In accordance with the present invention, this object is accomplished by providing a motion platform assembly for simulated motion having a base frame, a mounting pedestal and a stabilized platform. Actuators coupled to the base frame effect movement with respect to the base frame. Stabilizers stabilize the motion platform assembly while restricting movement of the motion platform assembly relative to the base frame. The stabilizers permit vertical translation of the stabilized platform relative to the mounting pedestal in both directions.
In an exemplary embodiment of the present invention, the actuators are hydraulic actuators oriented substantially vertically in relation to the base frame. Adjacent vertically-oriented actuators do not cross over one another. The stabilizers are unpowered linear bearings that extend to increase and decrease their length. The linear bearings resist shear forces acting upon the stabilized platform when the stabilized platform is vertically extended from the mounting pedestal. The linear bearings also restrict the motion platform assembly to four degrees of freedom.
Motion platform assemblies having a stabilizing system formed in accordance with the present invention have a number of advantages. An important advantage of the novel motion platform assembly is the ability to restrict movement of the motion platform assembly while permitting vertical translation of the stabilized platform in both directions.
Accordingly, an object of this invention is to provide an improved motion platform assembly for flight and vehicle simulation that overcomes the aforementioned inadequacies of prior art motion platform assemblies.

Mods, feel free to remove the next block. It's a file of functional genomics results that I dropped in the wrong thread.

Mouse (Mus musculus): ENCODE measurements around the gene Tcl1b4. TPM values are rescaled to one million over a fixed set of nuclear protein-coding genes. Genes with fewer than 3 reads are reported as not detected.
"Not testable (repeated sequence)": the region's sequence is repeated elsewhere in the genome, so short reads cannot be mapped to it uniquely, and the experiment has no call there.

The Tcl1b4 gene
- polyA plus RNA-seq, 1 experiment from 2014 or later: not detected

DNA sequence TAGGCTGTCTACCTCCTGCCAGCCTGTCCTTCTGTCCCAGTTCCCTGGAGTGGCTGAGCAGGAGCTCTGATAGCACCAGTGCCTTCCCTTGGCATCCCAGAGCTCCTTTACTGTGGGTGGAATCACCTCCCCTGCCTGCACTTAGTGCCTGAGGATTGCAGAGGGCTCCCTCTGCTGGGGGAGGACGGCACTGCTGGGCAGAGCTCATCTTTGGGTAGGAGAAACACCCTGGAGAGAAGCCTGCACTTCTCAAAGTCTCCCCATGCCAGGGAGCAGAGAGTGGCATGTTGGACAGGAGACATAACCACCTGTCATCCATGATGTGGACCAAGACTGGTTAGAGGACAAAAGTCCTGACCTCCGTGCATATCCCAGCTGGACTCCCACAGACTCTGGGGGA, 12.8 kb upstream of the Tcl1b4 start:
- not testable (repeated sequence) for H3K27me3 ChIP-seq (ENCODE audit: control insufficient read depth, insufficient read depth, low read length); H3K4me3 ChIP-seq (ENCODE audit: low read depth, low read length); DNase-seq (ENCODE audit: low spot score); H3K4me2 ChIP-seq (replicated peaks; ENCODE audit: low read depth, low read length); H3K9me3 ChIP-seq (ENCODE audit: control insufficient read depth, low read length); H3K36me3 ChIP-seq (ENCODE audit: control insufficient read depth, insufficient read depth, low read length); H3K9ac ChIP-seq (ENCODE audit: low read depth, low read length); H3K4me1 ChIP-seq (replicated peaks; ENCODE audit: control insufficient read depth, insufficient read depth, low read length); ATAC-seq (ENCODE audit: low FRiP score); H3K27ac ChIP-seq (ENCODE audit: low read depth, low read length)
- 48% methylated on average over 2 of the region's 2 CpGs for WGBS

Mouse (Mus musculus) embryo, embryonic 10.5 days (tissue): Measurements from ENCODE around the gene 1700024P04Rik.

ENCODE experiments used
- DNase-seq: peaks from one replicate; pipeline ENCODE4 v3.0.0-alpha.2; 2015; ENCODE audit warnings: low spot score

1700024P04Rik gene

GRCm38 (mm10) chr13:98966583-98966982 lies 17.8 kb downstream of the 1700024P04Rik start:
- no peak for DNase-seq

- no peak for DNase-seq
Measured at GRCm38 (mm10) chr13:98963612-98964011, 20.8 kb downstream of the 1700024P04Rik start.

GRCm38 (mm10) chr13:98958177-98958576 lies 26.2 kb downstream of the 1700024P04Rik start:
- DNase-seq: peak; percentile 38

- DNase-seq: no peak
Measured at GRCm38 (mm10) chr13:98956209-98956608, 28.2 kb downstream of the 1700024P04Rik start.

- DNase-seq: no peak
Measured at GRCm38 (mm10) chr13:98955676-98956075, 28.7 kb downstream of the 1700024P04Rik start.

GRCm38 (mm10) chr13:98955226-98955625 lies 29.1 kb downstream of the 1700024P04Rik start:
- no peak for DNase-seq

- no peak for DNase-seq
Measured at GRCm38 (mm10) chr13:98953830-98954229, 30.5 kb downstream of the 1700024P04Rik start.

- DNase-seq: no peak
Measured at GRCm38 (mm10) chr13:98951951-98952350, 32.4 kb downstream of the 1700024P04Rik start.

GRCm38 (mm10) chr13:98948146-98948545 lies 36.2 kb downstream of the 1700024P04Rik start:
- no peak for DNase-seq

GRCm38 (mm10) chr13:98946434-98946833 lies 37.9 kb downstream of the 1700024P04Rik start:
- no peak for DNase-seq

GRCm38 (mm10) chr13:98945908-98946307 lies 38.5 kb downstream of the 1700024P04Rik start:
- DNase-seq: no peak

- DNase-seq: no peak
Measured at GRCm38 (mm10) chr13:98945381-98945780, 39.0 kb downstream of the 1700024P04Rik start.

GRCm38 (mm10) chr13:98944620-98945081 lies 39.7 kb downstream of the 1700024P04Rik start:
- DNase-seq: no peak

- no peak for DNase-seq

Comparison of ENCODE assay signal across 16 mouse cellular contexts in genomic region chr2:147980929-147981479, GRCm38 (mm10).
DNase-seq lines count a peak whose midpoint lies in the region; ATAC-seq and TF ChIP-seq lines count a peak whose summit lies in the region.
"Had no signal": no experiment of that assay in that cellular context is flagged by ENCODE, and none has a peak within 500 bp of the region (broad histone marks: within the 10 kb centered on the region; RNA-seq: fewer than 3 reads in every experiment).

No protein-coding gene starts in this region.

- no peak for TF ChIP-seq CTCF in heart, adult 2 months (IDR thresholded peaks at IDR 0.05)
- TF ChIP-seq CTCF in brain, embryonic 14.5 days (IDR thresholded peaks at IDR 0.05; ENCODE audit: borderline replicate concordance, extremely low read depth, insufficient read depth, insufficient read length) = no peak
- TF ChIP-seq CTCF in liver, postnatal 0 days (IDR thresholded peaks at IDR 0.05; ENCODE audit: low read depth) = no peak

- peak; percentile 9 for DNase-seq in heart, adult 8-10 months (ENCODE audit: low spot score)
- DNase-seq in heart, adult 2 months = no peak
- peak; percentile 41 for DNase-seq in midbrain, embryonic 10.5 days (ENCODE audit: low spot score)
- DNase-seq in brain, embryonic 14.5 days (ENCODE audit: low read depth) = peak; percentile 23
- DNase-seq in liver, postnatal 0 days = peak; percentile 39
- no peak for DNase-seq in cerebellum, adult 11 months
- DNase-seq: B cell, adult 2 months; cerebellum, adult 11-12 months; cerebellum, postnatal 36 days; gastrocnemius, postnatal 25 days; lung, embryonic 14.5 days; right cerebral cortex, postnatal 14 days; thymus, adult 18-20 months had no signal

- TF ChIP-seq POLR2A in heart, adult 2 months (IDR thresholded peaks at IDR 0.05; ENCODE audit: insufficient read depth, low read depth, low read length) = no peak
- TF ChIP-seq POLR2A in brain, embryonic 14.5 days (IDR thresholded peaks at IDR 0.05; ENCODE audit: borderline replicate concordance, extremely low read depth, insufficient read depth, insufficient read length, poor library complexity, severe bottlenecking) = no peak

Another object of the present invention is to provide an improved motion simulator capable of providing efficient and realistic simulated movement.
Still another object of the present invention is to provide a structurally simple and economical motion platform assembly for flight and vehicle simulation.
Yet another object of the present invention is to provide a geometrically simple motion platform assembly.
Still yet another object of the present invention is to provide a motion platform assembly having the smallest possible hydraulic system.
The foregoing has broadly outlined some of the more significant objects and features of the present invention. These should be construed to be merely illustrative of some of the more prominent features and applications of the intended invention. Many other beneficial results can be obtained by applying the disclosed invention in a different manner or by modifying the disclosed embodiments. Accordingly, other objects and a more comprehensive understanding of the invention may be obtained by referring to the detailed description of the preferred embodiment taken in conjunction with the accompanying drawings, in addition to the scope of the invention defined by the claims. For a more succinct understanding of the nature and objects of the present invention, reference should be directed to the following detailed description taken in connection with the accompanying drawings.
FIG. 1 is a front perspective view of one embodiment of a motion simulator embodying one embodiment of the present invention.